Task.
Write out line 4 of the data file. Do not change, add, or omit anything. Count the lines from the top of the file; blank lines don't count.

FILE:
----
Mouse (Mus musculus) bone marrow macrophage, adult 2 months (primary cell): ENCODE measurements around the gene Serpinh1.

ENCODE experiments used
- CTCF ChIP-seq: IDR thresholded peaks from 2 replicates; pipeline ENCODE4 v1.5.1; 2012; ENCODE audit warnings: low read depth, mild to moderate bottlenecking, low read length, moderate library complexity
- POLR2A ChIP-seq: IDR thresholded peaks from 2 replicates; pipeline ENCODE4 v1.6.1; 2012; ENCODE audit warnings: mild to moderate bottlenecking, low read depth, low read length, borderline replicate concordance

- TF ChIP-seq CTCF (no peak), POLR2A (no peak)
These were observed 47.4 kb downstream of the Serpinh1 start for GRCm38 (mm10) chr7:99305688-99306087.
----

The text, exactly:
- POLR2A ChIP-seq: IDR thresholded peaks from 2 replicates; pipeline ENCODE4 v1.6.1; 2012; ENCODE audit warnings: mild to moderate bottlenecking, low read depth, low read length, borderline replicate concordance